Traditionally, the launch of a new generation of console has been marked with a succinct transitional period, with companies swiftly shifting their efforts from legacy hardware to shiny, new hardware. But the launch of the PlayStation 4 and Xbox One revealed an atypical approach, with a large number of titles continuing to be simultaneously published across both hardware generations. Even more remarkable is the substantial number of high-definition ports crafted for the new consoles. While these enhanced remakes are worthwhile purchases for those who sat on the sidelines during the last generation, they’re often a tough recommendation for players contemplating a double-dip.
And that’s exactly the dilemma faced by prospective purchasers of Sleeping Dogs: Definitive Edition. The remake bundles all 27 pieces of the game downloadable content onto a Blu-ray disc while incorporating a multitude of visual upgrades, creating a near-requisite experience for newcomers. But for open-world junkies who’ve already explored the game’s interpretation of the seedy Hong Kong underworld, the dearth of any new material and the presence of a several residual failings means that returning players might be better of waiting to see how the upcoming Triad Wars turns out.
But Sleeping Dogs’ fresh recruits will quickly discover the game is built on an extremely solid foundation. In execution, protagonist Wei Shen’s straddling of principled police behavior and an attraction to the allegiance shown by the Sun On Yee Triads not only recalls the tension which fueled HK films like Infernal Affairs and Special ID, but also nurtures the game’s dialectical play styles. As with most narratives that explore the cognitive dissonance faced by undercover cops, Shen loyalties waver between the two opposing factions, creating a set-up where players can dispense violence and wanton destruction while still extending the structure and mission objectives of police work.
Much of the game’s success can be attributed to the writers’ familiarity with HK cinema. Undertakings draw directly from the oeuvre of renowned directors like Woo, Tong, and Lam, with gritty and terse (as well as habitually coarse) dialog punctuating each event. Likewise, melee combat can often feel like cinematic action sequences, sending opponents into environmental pieces which shatter and splinter with greater frequency. Battling draws upon Arkham and Yakuza’s mechanics, allowing players to strike, counter, and grapple with foes via well-timed presses of the face buttons. One drawback with the Definitive Edition, is that developer United Front Games squandered the opportunity to add more types of opponents and bolster the number of enemy models. Smartly, you won’t see all of Wei Shen’s destructive capability too quickly, with separate tech trees that grow depending on the character’s interaction with cops, triads, and the Hong Kong populace.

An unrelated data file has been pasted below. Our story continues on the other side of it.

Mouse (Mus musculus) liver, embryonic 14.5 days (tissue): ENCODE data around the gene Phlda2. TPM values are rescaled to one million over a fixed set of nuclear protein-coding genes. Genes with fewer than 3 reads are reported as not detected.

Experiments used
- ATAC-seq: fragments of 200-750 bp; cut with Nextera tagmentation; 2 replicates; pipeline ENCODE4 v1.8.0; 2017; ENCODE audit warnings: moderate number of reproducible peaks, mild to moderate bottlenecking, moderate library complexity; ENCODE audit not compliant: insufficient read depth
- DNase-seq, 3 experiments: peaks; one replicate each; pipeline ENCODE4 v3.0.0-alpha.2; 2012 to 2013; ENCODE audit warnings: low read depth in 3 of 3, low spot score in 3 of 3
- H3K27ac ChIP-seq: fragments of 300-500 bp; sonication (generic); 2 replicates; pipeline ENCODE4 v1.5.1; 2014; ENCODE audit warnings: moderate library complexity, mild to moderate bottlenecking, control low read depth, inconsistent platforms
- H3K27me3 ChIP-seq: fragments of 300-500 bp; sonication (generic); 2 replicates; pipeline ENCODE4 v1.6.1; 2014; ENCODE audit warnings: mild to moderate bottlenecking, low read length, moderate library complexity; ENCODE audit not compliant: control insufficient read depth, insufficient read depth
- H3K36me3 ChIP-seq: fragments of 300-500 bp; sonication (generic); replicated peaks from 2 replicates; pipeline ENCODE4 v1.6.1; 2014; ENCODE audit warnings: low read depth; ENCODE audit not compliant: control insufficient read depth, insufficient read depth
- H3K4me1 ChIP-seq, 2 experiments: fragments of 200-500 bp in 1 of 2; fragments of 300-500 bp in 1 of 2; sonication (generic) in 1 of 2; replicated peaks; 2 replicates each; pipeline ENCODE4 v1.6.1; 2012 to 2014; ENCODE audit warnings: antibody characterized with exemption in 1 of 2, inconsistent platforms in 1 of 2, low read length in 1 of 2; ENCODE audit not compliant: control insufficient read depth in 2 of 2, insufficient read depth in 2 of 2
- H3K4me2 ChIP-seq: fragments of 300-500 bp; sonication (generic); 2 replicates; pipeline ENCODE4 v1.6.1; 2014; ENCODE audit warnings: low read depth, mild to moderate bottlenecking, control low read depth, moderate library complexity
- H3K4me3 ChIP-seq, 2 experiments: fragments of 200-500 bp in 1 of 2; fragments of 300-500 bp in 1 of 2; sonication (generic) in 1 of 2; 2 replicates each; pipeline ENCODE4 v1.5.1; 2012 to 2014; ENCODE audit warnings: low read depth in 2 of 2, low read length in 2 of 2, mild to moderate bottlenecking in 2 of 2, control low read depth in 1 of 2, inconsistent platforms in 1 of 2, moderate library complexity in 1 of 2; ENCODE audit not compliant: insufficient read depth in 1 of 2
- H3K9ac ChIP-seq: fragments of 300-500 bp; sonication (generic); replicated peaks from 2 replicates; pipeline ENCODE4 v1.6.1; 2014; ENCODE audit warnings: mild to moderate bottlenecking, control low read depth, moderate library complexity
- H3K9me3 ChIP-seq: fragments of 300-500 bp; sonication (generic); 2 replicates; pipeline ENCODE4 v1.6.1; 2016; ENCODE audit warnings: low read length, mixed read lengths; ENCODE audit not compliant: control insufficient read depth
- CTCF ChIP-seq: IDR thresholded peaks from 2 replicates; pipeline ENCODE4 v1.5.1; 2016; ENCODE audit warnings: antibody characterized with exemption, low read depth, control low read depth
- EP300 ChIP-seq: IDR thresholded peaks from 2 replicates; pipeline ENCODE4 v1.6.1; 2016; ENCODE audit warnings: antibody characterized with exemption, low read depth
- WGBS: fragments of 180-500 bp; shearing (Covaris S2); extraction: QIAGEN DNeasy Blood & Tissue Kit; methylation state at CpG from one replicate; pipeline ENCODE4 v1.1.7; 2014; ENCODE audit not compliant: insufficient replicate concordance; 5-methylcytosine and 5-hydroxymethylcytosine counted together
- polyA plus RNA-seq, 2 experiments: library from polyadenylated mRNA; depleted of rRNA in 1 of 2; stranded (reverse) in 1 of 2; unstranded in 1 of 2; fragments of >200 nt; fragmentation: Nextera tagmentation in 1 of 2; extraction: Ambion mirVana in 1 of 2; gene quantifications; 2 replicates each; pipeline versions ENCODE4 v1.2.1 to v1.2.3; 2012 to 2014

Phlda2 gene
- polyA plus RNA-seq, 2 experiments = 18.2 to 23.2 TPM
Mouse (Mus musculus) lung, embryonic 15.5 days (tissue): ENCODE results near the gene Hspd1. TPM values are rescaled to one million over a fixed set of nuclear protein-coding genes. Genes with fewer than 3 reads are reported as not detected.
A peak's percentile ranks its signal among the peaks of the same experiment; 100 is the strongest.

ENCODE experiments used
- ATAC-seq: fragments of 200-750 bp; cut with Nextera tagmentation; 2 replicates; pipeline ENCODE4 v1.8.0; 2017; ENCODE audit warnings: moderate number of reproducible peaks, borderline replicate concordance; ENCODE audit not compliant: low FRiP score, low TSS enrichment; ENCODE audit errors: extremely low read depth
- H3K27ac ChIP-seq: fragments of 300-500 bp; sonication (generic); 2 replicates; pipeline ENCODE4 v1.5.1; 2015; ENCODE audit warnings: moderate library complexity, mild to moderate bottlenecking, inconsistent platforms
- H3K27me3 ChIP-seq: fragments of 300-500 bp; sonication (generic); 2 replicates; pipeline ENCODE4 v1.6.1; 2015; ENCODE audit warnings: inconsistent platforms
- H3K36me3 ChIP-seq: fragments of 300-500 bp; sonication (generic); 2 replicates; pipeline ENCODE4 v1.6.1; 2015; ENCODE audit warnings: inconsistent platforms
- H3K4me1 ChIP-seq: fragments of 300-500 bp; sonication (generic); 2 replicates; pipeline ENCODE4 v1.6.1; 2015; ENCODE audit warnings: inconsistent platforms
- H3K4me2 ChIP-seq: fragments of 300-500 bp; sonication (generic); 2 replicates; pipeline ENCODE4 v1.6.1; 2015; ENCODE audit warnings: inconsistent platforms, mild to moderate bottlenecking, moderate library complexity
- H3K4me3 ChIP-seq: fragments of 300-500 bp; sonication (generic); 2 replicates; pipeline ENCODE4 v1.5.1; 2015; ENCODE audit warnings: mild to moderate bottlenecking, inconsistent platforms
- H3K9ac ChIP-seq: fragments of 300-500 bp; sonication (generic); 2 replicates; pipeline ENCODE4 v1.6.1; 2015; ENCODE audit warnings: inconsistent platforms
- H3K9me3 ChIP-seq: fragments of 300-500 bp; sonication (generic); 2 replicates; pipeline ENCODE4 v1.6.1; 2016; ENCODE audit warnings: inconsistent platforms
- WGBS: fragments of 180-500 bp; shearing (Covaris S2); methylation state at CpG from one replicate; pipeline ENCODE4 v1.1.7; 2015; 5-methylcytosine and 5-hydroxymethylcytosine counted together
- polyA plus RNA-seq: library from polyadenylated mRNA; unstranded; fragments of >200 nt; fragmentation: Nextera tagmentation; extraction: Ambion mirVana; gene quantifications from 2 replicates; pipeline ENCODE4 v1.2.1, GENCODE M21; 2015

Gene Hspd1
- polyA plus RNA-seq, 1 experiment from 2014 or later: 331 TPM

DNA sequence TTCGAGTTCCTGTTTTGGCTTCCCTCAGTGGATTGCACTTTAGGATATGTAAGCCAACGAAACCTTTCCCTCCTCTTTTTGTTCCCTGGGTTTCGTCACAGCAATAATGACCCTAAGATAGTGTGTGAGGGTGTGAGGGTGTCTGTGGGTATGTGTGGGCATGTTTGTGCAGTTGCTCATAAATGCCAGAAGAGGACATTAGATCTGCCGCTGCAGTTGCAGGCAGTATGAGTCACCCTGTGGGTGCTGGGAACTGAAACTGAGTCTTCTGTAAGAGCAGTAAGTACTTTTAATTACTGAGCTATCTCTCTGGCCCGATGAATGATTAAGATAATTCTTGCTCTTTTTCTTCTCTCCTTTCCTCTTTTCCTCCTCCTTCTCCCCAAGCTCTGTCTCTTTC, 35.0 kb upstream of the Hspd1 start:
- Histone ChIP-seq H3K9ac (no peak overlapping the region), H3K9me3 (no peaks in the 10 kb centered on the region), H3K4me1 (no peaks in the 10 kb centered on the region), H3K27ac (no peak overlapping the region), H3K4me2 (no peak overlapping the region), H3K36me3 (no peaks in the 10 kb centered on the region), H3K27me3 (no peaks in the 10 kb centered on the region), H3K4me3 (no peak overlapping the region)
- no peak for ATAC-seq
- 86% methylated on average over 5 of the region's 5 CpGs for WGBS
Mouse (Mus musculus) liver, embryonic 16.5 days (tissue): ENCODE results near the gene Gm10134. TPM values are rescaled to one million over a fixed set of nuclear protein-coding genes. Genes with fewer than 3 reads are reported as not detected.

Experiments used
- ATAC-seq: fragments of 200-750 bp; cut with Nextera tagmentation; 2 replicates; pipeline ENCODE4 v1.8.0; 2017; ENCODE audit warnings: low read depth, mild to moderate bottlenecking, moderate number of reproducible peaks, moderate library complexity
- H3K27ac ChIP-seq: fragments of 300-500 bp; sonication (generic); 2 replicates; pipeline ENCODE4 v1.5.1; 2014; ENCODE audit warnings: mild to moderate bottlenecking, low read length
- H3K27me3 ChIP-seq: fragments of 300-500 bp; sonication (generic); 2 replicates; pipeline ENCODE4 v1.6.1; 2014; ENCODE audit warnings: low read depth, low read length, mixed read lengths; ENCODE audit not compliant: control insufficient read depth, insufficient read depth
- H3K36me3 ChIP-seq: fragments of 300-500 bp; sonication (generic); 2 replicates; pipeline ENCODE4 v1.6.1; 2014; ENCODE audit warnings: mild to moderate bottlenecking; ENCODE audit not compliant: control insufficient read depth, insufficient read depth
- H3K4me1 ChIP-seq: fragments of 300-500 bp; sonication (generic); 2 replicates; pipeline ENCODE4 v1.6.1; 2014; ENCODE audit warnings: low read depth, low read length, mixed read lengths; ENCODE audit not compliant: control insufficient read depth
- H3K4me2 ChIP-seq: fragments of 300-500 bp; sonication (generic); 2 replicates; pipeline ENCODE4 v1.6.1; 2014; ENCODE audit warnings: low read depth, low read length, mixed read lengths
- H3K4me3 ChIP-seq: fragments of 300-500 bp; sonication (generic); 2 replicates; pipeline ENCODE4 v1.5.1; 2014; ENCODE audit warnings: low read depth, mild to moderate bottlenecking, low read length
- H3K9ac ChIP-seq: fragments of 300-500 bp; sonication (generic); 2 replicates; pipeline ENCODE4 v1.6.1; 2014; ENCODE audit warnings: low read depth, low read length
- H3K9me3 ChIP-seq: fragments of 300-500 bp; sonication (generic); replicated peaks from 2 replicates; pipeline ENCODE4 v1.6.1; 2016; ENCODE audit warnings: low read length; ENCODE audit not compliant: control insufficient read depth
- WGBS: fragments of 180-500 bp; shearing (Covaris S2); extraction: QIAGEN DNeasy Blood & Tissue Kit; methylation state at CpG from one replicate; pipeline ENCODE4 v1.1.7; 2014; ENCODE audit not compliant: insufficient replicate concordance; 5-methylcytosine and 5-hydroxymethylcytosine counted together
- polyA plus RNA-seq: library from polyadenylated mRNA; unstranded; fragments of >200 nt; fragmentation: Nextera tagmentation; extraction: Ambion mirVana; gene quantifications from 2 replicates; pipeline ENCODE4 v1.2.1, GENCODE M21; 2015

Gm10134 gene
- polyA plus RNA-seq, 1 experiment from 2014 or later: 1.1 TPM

Both expansions, the horror-themed Nightmare in North Point and epilogue Year of the Snake, are available from the Definitive Edition’s main menu, offering a duo of supplemental adventures that don’t measure up to the quality of the core game. Certainly, each have their moments- with the former offering some affecting conversations with Vincent and the second adding a number of lively tools to Shen’s arsenal. But largely, both expansions feel far too linear, brief, and don’t demonstrate enough distinction from Sleeping Dogs’ main campaign.
Visually, the Definitive Edition flaunts a nice coat of high-def polish. Running in 1080p, the game’s draw distances have been expanded, while urban areas are more realistically populated with roaming NPCs with street vendors have an amplified number of goods. Texturing for these secondaries has been noticeably improved, making them appear less like automatons. Sadly, the advancement wasn’t bestowed on principals, and the sporadic stilted animation or awkward lip synching can divulge that the Definitive Edition wasn’t built from the ground up for next-gen systems. Although the game targets a thirty frame-per-second output and has eliminated instances of screen tearing, racing through heavily populated areas can induce a minor drop, which can make driving the difficult just as players need the more control precision. One disappointing holdover from the Xbox 360/PlayStation iteration is the game’s camera, which has a difficult time framing the action when players are reversing in or on a vehicle.
But despite these transgressions, Sleeping Dogs’ does flirt with the picturesque, especially when speeding over streets dotted with reflective puddles or when the specter of volumetric fog blankets sections of the city. Skulking Hong Kong at night looks especially attractive now thanks to animated signage, and improved lighting effects. Collectively, these improvements help to augment the impact of Dogs’ most essential character, the city of Hong Kong. As such, her skyline is fuller, while her congested streets and network of alleys feel richer and a bit more convincing.
The content, rather than the high-definition conversation is the reason to own Sleeping Dogs: Definitive Edition. While the game’s new-found gloss is indulging, it’s the amalgam of absorbing storyline and combination of proven mechanics that make the title an obligatory experience for aficionados of the open-world genre. For players who already own the original game, the Definitive Edition’s improvements are satisfying but not enough of an incentive to purchase a full-priced ticket back to Hong Kong’s underbelly.
Sleeping Dogs: Definitive Edition was played on the PlayStation 4 with review code provided by the publisher
Platform: PlayStation 4, Xbox One
Developer: United Front Games
Publisher: Square Enix
Release date: October 14th, 2014
Price: $59.99 digital or physical
Languages: English/Cantonese voice, English, French, German, Spanish, and Italian subtitles